Later the same year, Tabatadze visited Georgia after six years living abroad and found herself confronted by a country that had changed almost beyond recognition. House on Wheels (2003) was her reaction to this. While in Holland a sense of social alienation had produced the need to adapt it her material environment to her requirements, here she felt the opposite: the need to adapt herself to the society in which she found herself. The house on wheels was conceived as a structure that could function both as a dwelling and a market stall. Inhabiting it meant making oneself vulnerable and exposed; this was Tabatadze’s way of trying to identify with her native country, where life was precarious and people lived from day to day. At the end of the project she abandoned her work in the market place, where it was slowly dismantled by traders using the parts to construct stalls of their own.

Her next work, What We Thought was a Wall Turned Out to be a Curtain (2004), followed a visit to Eastern Europe with a group of Dutch architects. Shocked by the prejudices that she encountered among her companions, she set out to make a piece dealing with perceived differences between east and west. Her aim was to represent the political and ideological divisions that had, at least partly, disappeared in fact but continued to exist in people’s minds. It is this, perhaps, that lies behind the peculiarity of the title, which makes one want to object that the ‘wall’ in question only became a ‘curtain’ later, and was real enough while it existed. Tabatadze is concerned here not with its historical existence but its persistence within the subconscious - a region that, notoriously, lies outside time.

What We Thought was a Wall takes as its starting point the Soviet institutional space. The artist painted her installation with the two-colour scheme characteristic of such buildings. The public institution is, of course a familiar subject in post-Soviet art; one need only think of installations made between the seventies and nineties by the likes of Kabakov or Sokov. But instead of expressing, as they do, a sort of bathetic nostalgia for a failed utopia, Tabatadze’s space - constructed out of curtained-off areas and hidden ‘rooms’ - radiated an aura of ghostly irreality, in which one’s perception of solidity and insubstantiality, depth and depthlessness were consistently confused. The piece seemed to aim at asking of how we can grasp the disappearance of the divisions of the Cold War with minds that have themselves been formed by those divisions, and as such was drawn inevitably towards paradox - towards investigating of how the non-existent can become tangible, and how objects, and even space itself, can both exist and not exist at the same time. The stark binary of the colour scheme served to underline this: the white and green walls extended into white and green curtains, then half-curtains, then a blank space in which only the dividing line between the two colours, represented by a rope cordon, lived on in a kind of spectral redundancy. The wall having disappeared, its absence survived, radiating a peculiar mystery and impenetrability.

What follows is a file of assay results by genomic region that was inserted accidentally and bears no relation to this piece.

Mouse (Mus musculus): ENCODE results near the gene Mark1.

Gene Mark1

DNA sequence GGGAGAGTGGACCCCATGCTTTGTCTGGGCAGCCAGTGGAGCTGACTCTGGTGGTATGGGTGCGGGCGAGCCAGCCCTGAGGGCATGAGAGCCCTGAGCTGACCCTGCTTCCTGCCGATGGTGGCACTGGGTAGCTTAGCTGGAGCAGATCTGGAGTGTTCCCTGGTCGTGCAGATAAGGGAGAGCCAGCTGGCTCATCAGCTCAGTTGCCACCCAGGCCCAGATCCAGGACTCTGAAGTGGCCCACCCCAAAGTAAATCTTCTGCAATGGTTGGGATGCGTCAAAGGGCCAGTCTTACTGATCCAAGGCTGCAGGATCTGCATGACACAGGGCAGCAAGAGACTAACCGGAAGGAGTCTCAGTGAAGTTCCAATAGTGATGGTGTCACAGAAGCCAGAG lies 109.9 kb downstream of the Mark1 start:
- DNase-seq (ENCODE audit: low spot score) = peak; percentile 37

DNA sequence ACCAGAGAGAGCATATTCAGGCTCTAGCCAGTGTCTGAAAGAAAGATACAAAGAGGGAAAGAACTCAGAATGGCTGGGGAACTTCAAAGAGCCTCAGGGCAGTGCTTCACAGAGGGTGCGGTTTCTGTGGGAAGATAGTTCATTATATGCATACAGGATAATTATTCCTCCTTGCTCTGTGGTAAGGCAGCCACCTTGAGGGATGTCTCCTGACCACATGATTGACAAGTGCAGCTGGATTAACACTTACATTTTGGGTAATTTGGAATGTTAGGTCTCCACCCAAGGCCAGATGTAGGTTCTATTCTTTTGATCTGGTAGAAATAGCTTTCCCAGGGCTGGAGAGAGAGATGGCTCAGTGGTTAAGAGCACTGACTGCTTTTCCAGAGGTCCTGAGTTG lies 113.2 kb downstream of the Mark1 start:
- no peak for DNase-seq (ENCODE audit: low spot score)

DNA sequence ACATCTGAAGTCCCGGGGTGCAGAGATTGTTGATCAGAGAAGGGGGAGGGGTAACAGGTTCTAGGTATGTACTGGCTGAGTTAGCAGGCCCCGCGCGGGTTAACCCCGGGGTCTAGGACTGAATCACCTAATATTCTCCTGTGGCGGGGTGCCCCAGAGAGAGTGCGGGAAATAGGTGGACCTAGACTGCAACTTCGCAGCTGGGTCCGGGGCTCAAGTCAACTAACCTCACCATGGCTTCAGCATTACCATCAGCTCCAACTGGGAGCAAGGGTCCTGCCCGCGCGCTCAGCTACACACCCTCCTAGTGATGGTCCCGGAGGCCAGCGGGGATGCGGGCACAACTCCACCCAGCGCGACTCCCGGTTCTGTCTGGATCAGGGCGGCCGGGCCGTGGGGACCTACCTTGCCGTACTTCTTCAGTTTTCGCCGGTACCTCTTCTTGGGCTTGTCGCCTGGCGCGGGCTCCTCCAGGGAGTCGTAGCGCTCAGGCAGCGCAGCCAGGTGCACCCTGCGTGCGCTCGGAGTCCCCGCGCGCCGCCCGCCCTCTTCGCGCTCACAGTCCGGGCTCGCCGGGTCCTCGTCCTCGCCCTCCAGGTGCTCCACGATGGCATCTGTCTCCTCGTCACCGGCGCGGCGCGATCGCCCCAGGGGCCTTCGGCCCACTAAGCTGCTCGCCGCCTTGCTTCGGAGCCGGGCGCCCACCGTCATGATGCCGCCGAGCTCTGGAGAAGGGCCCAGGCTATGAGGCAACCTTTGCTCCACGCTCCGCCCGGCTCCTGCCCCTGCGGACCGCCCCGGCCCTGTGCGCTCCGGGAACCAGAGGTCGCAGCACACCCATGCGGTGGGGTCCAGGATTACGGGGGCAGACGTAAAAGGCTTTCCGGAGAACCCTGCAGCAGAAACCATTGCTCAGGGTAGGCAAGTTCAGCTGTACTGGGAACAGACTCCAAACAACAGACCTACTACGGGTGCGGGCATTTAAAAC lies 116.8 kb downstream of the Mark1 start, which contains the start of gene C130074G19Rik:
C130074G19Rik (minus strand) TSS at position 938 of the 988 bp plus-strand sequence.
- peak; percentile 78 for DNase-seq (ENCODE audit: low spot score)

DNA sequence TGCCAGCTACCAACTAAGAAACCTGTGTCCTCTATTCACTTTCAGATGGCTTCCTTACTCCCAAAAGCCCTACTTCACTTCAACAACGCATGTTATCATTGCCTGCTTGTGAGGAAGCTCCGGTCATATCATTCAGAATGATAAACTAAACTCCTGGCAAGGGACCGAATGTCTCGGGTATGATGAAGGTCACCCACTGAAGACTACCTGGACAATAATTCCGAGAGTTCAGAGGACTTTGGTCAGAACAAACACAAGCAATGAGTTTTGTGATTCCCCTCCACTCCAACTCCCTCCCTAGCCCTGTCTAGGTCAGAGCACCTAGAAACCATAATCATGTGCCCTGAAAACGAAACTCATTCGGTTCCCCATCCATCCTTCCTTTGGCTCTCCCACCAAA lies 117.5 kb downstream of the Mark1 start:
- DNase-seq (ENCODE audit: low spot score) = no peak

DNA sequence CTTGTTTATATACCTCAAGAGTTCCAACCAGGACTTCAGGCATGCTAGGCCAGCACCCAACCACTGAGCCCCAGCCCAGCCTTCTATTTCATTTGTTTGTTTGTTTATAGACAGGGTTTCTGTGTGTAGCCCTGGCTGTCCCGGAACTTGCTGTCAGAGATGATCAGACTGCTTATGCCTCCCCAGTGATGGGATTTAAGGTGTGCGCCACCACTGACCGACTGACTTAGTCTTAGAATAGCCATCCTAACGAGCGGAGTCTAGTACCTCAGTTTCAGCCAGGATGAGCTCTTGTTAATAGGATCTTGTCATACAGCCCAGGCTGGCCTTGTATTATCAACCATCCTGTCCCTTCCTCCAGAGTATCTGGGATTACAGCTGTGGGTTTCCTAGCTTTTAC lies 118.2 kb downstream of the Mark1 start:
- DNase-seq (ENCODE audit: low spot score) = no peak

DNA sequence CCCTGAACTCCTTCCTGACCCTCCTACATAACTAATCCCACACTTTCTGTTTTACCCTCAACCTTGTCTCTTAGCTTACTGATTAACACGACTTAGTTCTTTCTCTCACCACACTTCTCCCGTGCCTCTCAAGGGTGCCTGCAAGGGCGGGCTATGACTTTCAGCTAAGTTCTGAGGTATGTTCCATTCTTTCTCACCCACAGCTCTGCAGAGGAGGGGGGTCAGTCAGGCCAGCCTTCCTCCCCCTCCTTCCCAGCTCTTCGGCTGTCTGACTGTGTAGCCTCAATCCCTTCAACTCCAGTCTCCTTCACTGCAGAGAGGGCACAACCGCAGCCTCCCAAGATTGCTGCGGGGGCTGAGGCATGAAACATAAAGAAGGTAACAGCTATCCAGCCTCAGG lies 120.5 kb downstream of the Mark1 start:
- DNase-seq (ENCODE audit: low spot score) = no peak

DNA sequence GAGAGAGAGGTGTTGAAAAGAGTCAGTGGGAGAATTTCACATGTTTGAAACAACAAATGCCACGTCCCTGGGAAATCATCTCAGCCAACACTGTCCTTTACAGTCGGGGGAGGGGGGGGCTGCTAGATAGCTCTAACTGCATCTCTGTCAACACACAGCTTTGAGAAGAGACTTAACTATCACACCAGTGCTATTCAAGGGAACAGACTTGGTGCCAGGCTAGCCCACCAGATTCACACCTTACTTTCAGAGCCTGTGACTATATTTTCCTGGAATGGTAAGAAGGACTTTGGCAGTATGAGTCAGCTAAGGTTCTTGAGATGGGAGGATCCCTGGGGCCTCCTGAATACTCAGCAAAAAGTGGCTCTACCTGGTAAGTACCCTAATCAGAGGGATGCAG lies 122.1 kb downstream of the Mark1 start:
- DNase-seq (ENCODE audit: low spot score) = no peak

In Humancon Undercon (2007), Tabatadze returns to installation after a year spent working mainly in video and performance. The work shows the influence of the latter in that it introduces, for the first time, an element of fictional narrative. The artist imagines the construction of an apartment block in her native Tbilisi, whose story embodies the corrupt and chaotic nature of Georgia’s slow economic recovery: its steel skeleton, divided into units and corruptly sold off while still under construction, is built up piecemeal by its new owners. This metaphor for the privatisation of the country’s centralised economy is personalised by the introduction of fictional characters. Tabatadze has imagined how the new inhabitants will procure their own building materials and arrange their own apartments: one has even, in an act of absurd foresight, installed his own coffin. The gesture suggests a link between death and the acquisition of the trappings of social respectability. But it also acknowledges that to prepare to die in particular place is also to prepare to live there, to make it one’s home.

In so far as Tabatadze’s imagined characters often turn out to be parodic selfportraits, we may take this to suggest a degree of reconciliation with her native country and a determination to make her life there. It is for this reason, perhaps, that she sees this work as concluding a cycle that began with Wallpaper. For while the first work was concerned with bringing the inside out, with exposing the hidden, this latest one deals with bringing the outside in, with coming to terms what she finds around her - as well as recognising that it had always been part of her.

Tabatadze has described her method of working as drawing on her environment and processing it through her body – a method of digestion and assimilation. By the same token, the ideal fate she envisages for her work is that it be assimilated back into the environment that gave rise to it, in satisfyingly circular processes of decay and dissolution. Such processes ground their maker’s place within that environment, by making her a component of its cycles of creation and destruction. In this latest work, the artist recognises that she herself is subject to these processes. In so doing, it proposes for her both an identity and a home.

Nathaniel McBride